Just when you thought the book of mine a few posts up was a one volume series .... I haven’t been in a ton of places since this all started but personally haven't once run into an empty sanitizer dispenser at a business. I agree if there’s a place that’s had empty sanitizer three straight times it’s a concern and hopefully it gets addressed. I guess I’d be curious what action you took after already seeing it twice before you went a third time? One can try to pick apart individual rule choices until they’re blue in the face, or they can recognize the severity of the situation, that we have qualified pros making best possible decisions as part of a wider plan to save lives and ask how they can be part of the solution. The difference between El Paso and an area not having to build out new morgue space is going to in many ways come down to how many people understand and follow rules and recommendations and not get bogged down in misinfo, fighting and thinking they know better than the medical pros guiding the response. That doesn’t mean to not make rational, thoughtful suggestions on changes through the reach-out opportunities that the province puts on or to your representation... but know that any given person’s suggestions could be at odds with wider measures that have to be in case to limit contacts and spread of the virus. Please stay home as much as possible except for essential reasons. Follow rules on interaction with same household within exceptions noted in the public health order (you can read the order at https://manitoba.ca/covid19/restartmb/prs/orders/index.html ) If you do have an essential reason to go out, have as few members of the household as possible accompanying you, wear a mask, follow physical distancing guidelines and limit contacts as much as possible. If you are making a purchase, use curbside or local delivery wherever possible... even for essentials.
Don’t fall for the faulty reasoning that this is a Steinbach or Winnipeg problem. Same easily transmitted virus. Brandon over the past two days adjusted for population isn't far from being in the same range as Winnipeg for new cases. The smaller the city the more one or two clusters or outbreaks can effect averages, but the virus is very much in this city.
This is not an easy time for so many people. Attitudes and behaviours are contagious on both the compliance and non-compliance side. Be the person in your family and social circles that best sets the example and we'll all have the best chance of pulling through this together!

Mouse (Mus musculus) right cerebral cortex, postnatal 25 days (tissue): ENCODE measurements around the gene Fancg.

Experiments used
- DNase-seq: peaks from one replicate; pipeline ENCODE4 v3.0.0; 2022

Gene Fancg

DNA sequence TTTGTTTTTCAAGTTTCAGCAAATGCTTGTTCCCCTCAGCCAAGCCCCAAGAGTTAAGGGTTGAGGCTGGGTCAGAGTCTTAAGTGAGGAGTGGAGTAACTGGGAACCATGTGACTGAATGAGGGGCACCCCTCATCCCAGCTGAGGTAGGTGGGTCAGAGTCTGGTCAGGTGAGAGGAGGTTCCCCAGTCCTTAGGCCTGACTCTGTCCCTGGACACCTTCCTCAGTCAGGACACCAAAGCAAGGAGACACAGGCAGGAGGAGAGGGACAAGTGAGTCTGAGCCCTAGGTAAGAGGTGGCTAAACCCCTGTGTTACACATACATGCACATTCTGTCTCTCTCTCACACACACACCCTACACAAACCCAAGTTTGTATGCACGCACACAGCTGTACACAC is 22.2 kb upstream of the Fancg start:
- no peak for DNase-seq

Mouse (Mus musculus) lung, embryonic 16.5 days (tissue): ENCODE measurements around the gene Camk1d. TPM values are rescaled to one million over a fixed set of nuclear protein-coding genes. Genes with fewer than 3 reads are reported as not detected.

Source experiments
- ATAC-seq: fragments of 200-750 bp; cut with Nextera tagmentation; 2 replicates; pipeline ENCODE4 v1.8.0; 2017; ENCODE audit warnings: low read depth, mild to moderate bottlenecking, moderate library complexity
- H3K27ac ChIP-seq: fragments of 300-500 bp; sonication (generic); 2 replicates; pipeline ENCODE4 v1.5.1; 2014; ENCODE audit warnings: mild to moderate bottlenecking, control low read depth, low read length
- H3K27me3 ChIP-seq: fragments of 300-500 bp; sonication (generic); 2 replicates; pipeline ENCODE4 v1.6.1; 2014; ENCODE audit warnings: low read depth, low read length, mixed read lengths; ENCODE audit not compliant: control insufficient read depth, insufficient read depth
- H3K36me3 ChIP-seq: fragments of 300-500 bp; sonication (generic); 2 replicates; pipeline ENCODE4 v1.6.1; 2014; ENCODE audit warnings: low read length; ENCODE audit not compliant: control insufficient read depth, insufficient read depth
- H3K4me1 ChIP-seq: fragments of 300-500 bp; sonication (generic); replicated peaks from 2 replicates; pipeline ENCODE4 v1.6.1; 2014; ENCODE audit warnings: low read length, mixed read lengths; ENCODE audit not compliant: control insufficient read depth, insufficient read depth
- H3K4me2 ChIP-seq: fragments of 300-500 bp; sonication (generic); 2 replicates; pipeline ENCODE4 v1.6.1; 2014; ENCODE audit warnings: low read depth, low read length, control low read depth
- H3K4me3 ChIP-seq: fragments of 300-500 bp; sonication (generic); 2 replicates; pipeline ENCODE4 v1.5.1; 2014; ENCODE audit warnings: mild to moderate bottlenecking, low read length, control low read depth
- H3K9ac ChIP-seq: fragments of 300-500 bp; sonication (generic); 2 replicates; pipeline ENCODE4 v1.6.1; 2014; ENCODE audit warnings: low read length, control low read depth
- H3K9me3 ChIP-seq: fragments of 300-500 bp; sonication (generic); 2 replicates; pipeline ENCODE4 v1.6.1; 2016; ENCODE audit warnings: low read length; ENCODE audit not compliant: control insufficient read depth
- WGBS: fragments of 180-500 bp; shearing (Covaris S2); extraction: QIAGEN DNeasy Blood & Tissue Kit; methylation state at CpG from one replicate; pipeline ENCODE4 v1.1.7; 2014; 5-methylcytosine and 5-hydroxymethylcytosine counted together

Just to speak a little to the original question of “who decides?” This is Alberta (thankfully), but the link below gives a window into the tug of war that can take place between politicians and civil servants on the response in a province. My sense is that Dr. Roussin’s expertise is a larger part of the decision-making process here (thankfully) than his Alberta counterpart, who the article gives the impression is often superseded by politicians. Alberta’s response has of course received a lot of criticism for being underwhelming, having yesterday at their growth curve become the Canadian province with the most active cases (though on a per 100k population basis they are still a ways behind us at the moment). Direct apples-to-apples comparisons can be tough be here’s hoping for folks there that their decision-makers are prepared to go further if their growth rate continues: https://www.cbc.ca/amp/1.5814877
As far as our restrictions, another sign that they've been starting to have some effect:
Roussin says even with our restrictions numbers are at a level we cannot sustain. He says projections from a few weeks ago when restrictions started -- it was calling for 800 cases a day by Nov 22— Brittany Greenslade (@BrittAtGlobal) November 25, 2020
Roussin says even with our restrictions numbers are at a level we cannot sustain. He says projections from a few weeks ago when restrictions started -- it was calling for 800 cases a day by Nov 22
Roussin says it shows that we are seeing some benefit from restrictions because we aren't seeing the climb to that number. But says numbers are still too high— Brittany Greenslade (@BrittAtGlobal) November 25, 2020
Roussin says it shows that we are seeing some benefit from restrictions because we aren't seeing the climb to that number. But says numbers are still too high